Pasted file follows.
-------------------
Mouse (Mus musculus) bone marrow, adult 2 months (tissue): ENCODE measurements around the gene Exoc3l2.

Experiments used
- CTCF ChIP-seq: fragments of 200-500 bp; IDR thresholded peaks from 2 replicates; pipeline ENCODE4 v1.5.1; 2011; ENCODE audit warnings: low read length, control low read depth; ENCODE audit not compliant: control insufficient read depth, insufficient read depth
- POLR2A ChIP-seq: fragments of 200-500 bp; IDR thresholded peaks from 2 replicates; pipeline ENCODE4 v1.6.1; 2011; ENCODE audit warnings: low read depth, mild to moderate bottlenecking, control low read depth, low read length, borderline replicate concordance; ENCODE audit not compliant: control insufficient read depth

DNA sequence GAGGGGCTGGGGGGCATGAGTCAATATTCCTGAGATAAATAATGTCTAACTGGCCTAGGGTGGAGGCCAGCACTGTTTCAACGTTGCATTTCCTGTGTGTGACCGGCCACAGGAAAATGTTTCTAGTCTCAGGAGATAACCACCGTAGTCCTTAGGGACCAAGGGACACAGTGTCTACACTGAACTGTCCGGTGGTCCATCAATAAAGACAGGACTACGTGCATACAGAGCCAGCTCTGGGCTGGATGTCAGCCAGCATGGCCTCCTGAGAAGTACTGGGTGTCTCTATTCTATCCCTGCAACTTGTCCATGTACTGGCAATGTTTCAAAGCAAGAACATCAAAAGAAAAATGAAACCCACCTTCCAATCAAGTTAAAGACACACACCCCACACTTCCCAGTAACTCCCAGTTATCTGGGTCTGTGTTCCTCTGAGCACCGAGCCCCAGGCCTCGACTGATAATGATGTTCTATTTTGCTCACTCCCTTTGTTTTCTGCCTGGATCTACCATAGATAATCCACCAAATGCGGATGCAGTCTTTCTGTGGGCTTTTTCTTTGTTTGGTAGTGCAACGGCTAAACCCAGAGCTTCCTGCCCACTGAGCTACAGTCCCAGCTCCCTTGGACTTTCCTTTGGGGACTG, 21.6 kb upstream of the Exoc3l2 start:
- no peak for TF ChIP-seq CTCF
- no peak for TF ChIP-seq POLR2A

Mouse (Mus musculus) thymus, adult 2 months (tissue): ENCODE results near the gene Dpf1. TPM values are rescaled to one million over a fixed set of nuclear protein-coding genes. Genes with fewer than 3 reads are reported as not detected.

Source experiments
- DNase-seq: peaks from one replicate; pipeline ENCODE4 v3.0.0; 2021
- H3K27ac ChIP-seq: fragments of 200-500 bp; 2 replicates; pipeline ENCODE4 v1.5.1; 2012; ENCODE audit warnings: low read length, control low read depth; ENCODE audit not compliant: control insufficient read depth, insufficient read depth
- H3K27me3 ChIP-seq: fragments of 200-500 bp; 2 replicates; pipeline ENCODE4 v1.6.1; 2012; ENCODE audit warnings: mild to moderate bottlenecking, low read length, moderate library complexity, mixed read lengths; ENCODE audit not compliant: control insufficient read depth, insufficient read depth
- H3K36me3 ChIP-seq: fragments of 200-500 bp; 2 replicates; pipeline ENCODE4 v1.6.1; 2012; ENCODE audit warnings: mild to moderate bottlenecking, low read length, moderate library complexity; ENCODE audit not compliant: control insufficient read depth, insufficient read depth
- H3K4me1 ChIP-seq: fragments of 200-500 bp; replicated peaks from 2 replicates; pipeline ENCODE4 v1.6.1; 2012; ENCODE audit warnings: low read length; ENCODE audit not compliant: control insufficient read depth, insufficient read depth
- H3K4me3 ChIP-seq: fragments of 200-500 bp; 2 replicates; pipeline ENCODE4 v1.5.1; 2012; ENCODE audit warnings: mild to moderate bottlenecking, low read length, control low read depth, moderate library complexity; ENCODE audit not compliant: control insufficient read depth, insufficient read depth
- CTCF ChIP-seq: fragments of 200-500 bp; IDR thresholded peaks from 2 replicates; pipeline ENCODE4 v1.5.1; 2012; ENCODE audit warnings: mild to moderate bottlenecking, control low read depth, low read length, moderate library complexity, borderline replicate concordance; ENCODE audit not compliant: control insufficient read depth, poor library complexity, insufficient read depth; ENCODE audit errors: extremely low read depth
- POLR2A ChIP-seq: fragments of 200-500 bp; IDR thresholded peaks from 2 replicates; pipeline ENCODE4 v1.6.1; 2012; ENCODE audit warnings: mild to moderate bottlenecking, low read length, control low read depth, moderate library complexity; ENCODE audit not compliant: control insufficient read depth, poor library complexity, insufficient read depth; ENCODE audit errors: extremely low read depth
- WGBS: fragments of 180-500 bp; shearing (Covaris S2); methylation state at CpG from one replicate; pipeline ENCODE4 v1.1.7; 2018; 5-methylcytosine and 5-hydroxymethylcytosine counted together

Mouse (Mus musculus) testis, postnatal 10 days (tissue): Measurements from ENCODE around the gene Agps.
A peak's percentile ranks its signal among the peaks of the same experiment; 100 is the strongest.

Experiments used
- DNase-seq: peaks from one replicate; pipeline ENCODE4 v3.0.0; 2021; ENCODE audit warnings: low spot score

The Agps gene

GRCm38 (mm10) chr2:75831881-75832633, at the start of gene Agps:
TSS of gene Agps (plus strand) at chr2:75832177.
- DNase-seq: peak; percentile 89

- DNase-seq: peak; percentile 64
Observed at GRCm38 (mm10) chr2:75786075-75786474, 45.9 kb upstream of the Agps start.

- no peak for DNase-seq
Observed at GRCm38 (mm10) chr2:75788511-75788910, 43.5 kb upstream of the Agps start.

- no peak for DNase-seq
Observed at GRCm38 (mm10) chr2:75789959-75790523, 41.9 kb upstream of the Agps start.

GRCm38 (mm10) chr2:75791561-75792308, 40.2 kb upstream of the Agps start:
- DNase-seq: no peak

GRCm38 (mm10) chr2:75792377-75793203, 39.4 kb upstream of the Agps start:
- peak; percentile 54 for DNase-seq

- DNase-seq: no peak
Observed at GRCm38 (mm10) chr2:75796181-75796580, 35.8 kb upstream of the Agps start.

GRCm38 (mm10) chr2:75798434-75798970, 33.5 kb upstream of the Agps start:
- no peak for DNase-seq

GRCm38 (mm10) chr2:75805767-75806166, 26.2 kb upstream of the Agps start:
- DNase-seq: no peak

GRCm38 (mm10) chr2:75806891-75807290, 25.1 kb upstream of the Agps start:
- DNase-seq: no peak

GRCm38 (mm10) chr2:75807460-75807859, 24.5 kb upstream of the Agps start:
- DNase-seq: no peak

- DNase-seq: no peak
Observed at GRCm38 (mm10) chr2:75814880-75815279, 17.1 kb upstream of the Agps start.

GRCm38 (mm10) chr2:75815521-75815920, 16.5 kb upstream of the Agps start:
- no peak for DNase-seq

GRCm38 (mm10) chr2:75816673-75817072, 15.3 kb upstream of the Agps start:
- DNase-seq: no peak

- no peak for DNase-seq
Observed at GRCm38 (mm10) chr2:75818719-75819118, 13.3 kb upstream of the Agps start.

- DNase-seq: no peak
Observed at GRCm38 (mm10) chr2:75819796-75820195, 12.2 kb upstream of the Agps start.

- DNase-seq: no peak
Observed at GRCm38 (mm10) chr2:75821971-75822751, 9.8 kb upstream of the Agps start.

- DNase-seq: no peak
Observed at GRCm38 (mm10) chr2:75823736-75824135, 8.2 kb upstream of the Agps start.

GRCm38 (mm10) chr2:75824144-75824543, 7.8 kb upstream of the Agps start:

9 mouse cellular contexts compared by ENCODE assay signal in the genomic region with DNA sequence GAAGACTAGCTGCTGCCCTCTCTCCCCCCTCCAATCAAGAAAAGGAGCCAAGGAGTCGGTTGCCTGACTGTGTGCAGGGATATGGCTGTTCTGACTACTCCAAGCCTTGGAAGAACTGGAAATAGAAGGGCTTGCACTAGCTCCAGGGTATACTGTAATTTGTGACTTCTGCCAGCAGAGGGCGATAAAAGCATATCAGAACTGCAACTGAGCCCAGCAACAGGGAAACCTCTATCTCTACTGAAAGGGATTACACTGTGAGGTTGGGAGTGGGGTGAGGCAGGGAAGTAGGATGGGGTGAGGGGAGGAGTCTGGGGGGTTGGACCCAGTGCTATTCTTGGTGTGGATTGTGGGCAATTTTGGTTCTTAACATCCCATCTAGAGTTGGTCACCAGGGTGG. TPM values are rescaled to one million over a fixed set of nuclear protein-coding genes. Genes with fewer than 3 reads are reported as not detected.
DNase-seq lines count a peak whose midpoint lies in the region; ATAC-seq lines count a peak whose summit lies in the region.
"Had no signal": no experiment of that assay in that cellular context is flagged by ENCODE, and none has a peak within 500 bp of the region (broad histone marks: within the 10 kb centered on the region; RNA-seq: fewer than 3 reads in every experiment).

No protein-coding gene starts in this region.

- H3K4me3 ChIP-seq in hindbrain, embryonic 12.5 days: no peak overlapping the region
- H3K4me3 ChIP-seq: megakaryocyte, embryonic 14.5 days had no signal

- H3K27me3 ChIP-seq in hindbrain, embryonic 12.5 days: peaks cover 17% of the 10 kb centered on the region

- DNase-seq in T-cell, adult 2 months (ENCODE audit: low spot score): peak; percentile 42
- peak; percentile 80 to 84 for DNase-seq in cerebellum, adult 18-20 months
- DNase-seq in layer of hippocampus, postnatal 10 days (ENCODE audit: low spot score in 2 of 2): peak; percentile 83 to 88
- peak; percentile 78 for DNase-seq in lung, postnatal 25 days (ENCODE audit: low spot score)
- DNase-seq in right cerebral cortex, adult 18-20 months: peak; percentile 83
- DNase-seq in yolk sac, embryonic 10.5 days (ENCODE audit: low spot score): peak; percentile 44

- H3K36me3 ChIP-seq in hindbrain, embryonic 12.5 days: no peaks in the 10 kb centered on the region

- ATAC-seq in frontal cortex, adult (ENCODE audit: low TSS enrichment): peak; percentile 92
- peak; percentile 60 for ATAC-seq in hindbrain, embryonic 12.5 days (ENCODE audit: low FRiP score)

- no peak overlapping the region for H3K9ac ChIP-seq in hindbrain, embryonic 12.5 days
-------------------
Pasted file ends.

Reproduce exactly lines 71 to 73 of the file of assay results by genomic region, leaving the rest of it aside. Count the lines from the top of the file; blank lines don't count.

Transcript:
- DNase-seq in layer of hippocampus, postnatal 10 days (ENCODE audit: low spot score in 2 of 2): peak; percentile 83 to 88
- peak; percentile 78 for DNase-seq in lung, postnatal 25 days (ENCODE audit: low spot score)
- DNase-seq in right cerebral cortex, adult 18-20 months: peak; percentile 83